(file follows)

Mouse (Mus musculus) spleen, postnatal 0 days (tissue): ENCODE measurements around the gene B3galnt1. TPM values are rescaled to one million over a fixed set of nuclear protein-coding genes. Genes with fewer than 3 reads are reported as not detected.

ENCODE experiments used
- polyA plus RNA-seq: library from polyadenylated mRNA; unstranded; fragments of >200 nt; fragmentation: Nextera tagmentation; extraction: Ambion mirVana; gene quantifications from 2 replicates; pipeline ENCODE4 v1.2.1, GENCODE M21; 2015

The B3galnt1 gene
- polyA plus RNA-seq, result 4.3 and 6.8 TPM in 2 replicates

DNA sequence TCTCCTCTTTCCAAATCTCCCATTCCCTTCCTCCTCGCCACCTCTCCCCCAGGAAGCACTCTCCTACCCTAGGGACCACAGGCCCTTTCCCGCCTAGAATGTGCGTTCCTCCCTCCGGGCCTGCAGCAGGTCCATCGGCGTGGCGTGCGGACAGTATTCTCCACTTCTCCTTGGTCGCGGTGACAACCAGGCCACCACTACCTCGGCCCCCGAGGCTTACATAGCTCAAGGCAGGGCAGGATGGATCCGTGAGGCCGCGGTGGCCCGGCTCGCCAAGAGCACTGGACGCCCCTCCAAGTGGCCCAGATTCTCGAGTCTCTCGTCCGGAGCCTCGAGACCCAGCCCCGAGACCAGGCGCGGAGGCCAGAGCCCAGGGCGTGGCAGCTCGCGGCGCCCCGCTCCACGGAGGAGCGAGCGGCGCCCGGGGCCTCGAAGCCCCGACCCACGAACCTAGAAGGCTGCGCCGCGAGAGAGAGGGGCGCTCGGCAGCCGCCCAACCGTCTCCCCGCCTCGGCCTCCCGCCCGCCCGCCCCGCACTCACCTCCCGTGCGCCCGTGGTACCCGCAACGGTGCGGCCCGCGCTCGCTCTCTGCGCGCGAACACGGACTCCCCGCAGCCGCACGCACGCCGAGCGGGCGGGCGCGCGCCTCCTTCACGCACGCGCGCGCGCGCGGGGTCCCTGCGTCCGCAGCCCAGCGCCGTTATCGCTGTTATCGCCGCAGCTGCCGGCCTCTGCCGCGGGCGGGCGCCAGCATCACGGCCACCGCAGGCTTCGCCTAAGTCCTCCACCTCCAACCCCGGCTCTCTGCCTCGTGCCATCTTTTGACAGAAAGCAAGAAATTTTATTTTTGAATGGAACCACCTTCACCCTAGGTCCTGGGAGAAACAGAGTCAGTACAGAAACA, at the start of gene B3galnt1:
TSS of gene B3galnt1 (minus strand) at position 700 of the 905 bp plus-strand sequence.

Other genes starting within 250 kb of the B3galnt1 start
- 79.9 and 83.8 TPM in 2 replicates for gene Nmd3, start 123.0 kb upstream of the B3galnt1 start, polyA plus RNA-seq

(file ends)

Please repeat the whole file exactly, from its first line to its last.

Mouse (Mus musculus) spleen, postnatal 0 days (tissue): ENCODE measurements around the gene B3galnt1. TPM values are rescaled to one million over a fixed set of nuclear protein-coding genes. Genes with fewer than 3 reads are reported as not detected.

ENCODE experiments used
- polyA plus RNA-seq: library from polyadenylated mRNA; unstranded; fragments of >200 nt; fragmentation: Nextera tagmentation; extraction: Ambion mirVana; gene quantifications from 2 replicates; pipeline ENCODE4 v1.2.1, GENCODE M21; 2015

The B3galnt1 gene
- polyA plus RNA-seq, result 4.3 and 6.8 TPM in 2 replicates

DNA sequence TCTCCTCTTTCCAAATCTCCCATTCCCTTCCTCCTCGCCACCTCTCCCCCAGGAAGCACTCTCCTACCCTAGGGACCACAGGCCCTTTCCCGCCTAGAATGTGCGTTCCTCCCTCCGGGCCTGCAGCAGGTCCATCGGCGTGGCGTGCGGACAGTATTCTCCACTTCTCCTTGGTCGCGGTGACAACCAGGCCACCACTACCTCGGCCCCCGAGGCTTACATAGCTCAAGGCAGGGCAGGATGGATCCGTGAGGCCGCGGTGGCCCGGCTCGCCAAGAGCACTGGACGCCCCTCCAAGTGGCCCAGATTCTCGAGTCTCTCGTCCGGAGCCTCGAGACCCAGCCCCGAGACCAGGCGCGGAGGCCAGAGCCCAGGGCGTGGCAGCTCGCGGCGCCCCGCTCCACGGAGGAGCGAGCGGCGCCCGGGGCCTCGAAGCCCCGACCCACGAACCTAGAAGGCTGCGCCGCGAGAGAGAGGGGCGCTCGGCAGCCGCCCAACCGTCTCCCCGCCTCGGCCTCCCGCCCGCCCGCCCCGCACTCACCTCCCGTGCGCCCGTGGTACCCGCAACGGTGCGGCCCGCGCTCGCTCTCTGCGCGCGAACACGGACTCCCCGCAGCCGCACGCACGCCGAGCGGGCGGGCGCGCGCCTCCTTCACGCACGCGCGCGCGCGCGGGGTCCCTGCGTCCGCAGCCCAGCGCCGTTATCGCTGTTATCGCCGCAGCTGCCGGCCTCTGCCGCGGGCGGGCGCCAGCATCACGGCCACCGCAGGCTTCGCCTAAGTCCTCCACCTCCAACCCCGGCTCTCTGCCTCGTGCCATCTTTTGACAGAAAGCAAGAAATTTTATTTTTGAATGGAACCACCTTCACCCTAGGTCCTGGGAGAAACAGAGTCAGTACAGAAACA, at the start of gene B3galnt1:
TSS of gene B3galnt1 (minus strand) at position 700 of the 905 bp plus-strand sequence.

Other genes starting within 250 kb of the B3galnt1 start
- 79.9 and 83.8 TPM in 2 replicates for gene Nmd3, start 123.0 kb upstream of the B3galnt1 start, polyA plus RNA-seq